KABUL (Tolo News): The State Ministry on Peace Affairs called on the Taliban to reduce violence to help complete the process of the prisoner swap and to help kick start the intra-Afghan talks.
“Our expectation and the expectation of the Afghan people is that the Taliban get ready for the start of intra-Afghan talks as soon as possible and create conditions for trust by halting violence and with the complete release of all hostages from the Afghan security and defense forces,” said Najia Anwari, a spokeswoman for the State Ministry on Peace Affairs. This comes hours after Taliban spokesman Suhail Shaheen on Twitter said that the group is ready to enter into intra-Afghan talks if the government ensures the release of the remaining prisoners before the Eid.
“The (the Taliban) is ready to release all remaining prisoners of the other side before the eve of Eid al-Adha provided they release our prisoners as per our list already delivered to them. (It is) likely, (the Taliban) is ready to begin intra-Afghan negotiations immediately after Eid,” Shaheed tweeted. This comes as the Taliban and the Afghan security forces continue to fight each other in various regions of the country despite calls on both sides to exercise restraint and expedite efforts for the start of the intra-Afghan talks.
“The government should also release the prisoners, the situation is getting worse in Afghanistan day by day, the government, the nation and the Taliban are all Afghans,” said Sayed Akbar Agha, a former Taliban commander. “More than 4,000 Taliban have been released. In exchange, the Taliban also released some of our soldiers–there is no reason for a stalemate in the process, because the people of Afghanistan are sacrificed on a daily basis,” said Shaida Mohammad Abdali, former Afghan ambassador to India.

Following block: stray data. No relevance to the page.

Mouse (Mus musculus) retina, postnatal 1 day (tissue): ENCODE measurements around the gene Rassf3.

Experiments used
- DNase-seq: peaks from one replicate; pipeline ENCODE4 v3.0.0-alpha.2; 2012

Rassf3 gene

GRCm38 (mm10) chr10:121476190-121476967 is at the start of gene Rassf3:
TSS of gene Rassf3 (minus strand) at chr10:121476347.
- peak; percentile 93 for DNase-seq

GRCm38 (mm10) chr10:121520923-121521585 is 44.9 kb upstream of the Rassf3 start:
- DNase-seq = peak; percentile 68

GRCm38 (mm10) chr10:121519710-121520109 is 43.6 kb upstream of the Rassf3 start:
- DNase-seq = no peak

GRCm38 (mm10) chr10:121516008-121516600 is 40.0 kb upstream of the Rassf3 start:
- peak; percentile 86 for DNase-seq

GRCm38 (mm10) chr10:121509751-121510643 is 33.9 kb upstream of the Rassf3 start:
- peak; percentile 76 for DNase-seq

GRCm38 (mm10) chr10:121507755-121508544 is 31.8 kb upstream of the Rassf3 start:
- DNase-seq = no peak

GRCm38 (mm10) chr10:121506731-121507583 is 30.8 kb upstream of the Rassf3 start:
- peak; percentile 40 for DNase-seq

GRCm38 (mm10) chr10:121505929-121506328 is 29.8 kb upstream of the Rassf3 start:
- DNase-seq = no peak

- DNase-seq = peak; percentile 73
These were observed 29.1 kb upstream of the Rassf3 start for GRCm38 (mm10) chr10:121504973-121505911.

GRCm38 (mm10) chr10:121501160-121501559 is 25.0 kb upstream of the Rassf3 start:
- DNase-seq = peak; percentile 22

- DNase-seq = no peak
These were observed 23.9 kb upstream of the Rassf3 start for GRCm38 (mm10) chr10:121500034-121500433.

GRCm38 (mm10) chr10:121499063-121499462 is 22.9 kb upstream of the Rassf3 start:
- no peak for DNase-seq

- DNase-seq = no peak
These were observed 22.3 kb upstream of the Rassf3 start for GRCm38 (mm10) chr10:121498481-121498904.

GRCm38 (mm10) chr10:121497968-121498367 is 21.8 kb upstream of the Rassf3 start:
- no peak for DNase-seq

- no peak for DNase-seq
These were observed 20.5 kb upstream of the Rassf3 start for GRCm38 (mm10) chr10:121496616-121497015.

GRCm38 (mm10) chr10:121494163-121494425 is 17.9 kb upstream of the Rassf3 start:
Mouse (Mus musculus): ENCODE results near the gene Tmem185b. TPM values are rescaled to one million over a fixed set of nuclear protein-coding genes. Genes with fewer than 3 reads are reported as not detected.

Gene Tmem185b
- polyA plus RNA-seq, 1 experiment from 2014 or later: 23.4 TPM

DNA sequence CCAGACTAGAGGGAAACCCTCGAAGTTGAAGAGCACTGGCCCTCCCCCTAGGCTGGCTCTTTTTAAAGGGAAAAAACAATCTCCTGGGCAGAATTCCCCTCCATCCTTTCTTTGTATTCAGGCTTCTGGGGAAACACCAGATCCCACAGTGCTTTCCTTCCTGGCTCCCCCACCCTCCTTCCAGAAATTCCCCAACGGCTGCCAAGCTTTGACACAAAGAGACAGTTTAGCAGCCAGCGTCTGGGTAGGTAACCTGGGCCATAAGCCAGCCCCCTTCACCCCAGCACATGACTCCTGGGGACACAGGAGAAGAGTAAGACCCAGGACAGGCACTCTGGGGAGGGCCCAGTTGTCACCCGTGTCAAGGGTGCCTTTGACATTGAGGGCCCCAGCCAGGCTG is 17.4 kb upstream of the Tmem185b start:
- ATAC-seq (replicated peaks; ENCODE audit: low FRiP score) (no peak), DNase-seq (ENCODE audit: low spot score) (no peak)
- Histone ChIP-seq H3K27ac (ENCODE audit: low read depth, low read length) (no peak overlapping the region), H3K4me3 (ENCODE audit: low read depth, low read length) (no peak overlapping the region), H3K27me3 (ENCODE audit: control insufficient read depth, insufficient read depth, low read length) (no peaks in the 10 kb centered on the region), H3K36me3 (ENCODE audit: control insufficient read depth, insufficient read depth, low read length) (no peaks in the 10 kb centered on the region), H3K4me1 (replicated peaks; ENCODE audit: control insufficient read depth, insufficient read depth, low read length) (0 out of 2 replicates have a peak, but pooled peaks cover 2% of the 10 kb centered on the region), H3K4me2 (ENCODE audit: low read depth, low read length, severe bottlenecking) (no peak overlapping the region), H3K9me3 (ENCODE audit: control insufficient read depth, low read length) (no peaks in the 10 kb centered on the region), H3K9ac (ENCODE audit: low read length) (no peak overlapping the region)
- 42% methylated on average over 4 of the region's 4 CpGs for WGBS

Ordinary Afghans have also been pressing the Afghan government and the Taliban to sit at the table and find a diplomatic solution to the conflict. “How long should there be war, both the Taliban and the government should avoid making illogical excuses, violence has to stop soon,” said Zaabi, a resident in Kabul.
“Prisoners from both sides should be released to start the talks so that the people can live in a peaceful environment,” said Fayaz, a resident in Kabul. Amid the new development there are some reports that some of the Taliban who were released from the jails have returned to the battlefield. In defiance of their commitments not to rejoin the war, a number of Taliban prisoners who were released from the Afghan government jails have reintegrated with their colleagues on the battlefields, the Office of National Security Council (ONSC) said, as violence continues to expand on multiple fronts across the country despite international calls for the Taliban to reduce violence.
“The Taliban fighters signed the papers and pledged they will not return to the war, but regrettably some of these inmates have returned to the war front in defiance of the expectations of the Afghan people,” said Jawed Faisal, a spokesman for the ONSC. The Taliban however have rejected such reports. Under the US-Taliban peace deal that was signed in Doha, the Taliban demanded the release of 5,000 inmates, and the Afghan government has so far released 4,245. In exchange, the Taliban has released over 860 government hostages, out of 1,000 total mentioned in agreement.